Walt Mossberg

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Running the Treo’s OS on the Pre

There’s no other major item most of us own that is as confusing, unpredictable and unreliable as our personal computers. Everybody has questions about them, and we aim to help.

Here are a few questions about computers I’ve received recently from people like you, and my answers. I have edited and restated the questions a bit, for readability.

I am a longtime Palm user and am wondering if the new Palm Pre smart phone can run all the Palm OS programs I have become used to on my Treo.

The Pre is a clean break with Palm’s former operating system and previous hardware, and was designed as a platform for a new generation of software programs, or apps. It uses a new operating system called webOS, which wasn’t built to run old Palm OS programs.

However, there is a $30 program called “Classic” by a company called MotionApps (motionapps.com) that emulates the old platform and makes your sleek new Pre look and work like an old Palm device. It is intended to allow older programs to run on the Pre inside this virtual environment created by Classic. I haven’t tested it with older third-party programs and so I can’t say how well they work in this emulation mode.

But there are some caveats to this method. First, not all old Palm programs will run inside the Classic environment, or at least run well. The company lists those certified to work well on its Web site. Second, the old apps can’t activate certain features of the Pre, such as the camera. Third, Classic’s maker says it hasn’t yet figured out how to sync the old apps with a computer using Palm’s old, familiar HotSync process.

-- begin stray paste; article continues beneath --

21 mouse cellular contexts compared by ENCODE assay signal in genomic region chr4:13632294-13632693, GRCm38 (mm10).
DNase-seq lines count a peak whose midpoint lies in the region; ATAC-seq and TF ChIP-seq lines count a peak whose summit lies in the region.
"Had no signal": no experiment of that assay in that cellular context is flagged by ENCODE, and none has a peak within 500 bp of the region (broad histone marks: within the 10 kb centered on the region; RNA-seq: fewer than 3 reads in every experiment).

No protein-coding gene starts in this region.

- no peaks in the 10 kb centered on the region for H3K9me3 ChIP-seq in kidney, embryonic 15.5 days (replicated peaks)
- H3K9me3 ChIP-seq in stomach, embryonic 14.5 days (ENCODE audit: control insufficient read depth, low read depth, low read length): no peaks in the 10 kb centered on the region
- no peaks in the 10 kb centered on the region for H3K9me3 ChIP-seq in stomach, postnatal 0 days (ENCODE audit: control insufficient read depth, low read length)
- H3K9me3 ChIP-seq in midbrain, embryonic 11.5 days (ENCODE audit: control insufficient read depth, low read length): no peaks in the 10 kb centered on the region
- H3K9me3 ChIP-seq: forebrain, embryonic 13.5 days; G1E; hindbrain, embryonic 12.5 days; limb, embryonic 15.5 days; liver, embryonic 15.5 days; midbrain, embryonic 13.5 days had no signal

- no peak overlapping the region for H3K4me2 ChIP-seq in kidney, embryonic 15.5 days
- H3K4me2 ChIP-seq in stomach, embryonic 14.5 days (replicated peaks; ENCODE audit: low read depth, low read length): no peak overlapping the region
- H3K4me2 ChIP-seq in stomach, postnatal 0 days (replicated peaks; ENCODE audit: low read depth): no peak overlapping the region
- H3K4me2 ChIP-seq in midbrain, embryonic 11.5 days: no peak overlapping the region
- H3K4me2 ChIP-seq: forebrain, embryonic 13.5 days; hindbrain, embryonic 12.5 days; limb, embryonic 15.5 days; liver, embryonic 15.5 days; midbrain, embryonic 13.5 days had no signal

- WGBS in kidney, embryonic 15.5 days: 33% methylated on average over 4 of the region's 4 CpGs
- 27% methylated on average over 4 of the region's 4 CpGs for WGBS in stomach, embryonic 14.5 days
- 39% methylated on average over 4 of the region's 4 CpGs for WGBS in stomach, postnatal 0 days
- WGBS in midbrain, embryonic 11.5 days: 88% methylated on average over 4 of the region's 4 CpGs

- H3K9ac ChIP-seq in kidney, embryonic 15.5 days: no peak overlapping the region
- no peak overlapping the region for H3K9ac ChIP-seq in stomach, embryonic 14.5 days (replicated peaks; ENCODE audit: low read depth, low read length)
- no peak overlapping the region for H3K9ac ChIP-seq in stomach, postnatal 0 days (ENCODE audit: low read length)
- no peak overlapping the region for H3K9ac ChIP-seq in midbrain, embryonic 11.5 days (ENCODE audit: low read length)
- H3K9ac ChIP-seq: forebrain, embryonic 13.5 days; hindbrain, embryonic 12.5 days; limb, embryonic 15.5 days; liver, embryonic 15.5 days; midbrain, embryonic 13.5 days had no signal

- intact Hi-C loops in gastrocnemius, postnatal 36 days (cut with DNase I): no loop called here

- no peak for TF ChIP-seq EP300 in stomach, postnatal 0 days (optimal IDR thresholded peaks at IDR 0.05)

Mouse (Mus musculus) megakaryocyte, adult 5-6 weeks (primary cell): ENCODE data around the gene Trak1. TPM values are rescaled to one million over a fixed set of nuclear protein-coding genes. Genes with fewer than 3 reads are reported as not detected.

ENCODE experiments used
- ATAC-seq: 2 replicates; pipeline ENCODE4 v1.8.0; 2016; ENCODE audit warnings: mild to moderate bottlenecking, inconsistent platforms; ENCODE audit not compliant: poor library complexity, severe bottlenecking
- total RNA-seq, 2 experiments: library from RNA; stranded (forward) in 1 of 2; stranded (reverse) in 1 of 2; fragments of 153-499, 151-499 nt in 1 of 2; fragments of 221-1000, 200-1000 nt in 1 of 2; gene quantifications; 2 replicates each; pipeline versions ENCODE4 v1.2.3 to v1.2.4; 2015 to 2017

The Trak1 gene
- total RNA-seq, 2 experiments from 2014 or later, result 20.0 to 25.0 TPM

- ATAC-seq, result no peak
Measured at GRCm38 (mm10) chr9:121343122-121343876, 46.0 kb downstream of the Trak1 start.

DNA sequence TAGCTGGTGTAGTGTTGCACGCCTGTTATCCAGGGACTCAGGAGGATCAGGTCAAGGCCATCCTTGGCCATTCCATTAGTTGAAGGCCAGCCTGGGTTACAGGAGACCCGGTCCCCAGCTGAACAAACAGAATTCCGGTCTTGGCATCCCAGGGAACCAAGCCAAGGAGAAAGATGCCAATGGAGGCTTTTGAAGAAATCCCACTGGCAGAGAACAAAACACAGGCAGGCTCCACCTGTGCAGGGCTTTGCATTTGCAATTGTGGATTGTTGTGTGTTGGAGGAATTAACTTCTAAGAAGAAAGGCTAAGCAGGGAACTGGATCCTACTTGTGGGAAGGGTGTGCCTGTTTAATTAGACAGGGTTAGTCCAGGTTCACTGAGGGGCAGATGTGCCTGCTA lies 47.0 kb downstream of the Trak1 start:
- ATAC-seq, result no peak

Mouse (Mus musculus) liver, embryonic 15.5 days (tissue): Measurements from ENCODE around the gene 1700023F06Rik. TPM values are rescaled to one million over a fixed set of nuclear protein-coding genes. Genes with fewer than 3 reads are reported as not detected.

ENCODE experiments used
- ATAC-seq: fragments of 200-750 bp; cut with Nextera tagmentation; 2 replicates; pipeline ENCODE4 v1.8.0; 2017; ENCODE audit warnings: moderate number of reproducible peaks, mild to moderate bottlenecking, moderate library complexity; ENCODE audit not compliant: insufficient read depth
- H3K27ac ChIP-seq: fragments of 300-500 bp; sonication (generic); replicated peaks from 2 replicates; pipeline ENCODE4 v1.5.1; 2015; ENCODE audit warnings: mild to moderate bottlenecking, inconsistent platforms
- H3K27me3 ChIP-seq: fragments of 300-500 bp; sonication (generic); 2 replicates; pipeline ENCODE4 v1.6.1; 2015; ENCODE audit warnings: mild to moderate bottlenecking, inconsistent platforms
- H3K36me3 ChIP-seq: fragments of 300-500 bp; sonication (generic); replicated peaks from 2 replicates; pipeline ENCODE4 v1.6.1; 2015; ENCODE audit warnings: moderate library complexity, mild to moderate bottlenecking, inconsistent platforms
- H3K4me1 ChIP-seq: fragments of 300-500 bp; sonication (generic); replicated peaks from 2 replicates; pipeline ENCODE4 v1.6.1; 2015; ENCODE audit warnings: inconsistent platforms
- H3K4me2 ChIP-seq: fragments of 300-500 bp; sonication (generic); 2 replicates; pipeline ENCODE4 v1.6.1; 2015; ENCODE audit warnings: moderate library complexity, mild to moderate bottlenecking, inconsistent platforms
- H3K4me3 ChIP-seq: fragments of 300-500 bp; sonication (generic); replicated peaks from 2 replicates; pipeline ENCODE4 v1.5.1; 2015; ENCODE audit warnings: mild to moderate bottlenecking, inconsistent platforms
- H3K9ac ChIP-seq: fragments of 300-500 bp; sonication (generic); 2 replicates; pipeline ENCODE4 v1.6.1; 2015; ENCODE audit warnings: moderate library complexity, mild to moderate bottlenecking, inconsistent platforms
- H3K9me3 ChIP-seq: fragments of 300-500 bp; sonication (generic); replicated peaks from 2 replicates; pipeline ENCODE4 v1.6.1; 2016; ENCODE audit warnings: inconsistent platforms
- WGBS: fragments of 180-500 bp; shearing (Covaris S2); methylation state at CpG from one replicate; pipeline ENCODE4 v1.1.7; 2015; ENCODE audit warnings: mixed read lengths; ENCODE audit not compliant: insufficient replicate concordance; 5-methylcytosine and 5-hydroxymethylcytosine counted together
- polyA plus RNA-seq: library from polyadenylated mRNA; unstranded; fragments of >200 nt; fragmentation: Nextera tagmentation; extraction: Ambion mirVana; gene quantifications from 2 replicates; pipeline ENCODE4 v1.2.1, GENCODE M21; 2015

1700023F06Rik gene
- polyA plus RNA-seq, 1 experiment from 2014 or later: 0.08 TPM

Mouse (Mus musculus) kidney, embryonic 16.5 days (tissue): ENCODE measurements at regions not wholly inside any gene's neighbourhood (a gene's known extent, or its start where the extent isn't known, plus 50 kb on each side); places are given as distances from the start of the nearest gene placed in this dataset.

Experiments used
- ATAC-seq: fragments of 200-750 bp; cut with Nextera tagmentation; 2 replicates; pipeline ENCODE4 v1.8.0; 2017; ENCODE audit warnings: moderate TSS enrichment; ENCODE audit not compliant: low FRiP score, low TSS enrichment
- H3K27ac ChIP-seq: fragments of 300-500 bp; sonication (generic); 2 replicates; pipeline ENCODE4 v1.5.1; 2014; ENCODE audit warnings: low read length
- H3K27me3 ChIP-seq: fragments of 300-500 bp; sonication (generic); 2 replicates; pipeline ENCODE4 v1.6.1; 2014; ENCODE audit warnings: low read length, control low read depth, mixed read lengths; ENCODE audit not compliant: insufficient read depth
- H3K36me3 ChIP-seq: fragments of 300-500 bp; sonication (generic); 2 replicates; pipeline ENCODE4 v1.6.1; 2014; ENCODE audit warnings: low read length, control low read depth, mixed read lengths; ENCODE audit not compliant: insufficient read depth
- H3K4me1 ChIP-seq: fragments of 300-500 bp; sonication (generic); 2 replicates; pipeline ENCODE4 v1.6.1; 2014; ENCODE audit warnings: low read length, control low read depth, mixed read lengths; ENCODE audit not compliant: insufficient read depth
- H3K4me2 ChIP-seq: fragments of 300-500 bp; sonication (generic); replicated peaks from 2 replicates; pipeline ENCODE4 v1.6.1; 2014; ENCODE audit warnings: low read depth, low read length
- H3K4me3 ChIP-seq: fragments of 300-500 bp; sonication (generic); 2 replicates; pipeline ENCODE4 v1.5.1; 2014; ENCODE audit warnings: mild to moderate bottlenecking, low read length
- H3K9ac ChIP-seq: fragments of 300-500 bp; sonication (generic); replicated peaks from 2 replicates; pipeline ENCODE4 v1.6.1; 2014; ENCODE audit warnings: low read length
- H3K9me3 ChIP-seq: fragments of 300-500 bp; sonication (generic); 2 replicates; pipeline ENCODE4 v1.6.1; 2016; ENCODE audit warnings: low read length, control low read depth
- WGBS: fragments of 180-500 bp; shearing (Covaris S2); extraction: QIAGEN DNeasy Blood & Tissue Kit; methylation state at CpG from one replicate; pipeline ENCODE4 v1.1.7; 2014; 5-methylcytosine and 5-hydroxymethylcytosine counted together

Can the Palm Pre be used as a modem for my laptop?

Sprint, the carrier that is launching the Pre, says the answer to this question is no. The company says its data plans for the Pre don’t permit that scenario.

I use Time Machine for my Mac, but I would also like the belt & suspenders security of manually backing up my invaluable iCal data on an external hard drive. How would I do that?

It’s easy. Just go into iCal’s File menu, select “Back up iCal…” and you can save a copy of your calendar to any drive connected to your computer, or even to any computer or external drive on a network, or over the Internet, that your Mac can access. To restore your calendar, just go to the same menu, but this time select “Restore iCal…” and then select your backup file.

  • You can find Mossberg’s Mailbox, and my other columns, online free of charge at the new All Things Digital Web site, http://walt.allthingsd.com.

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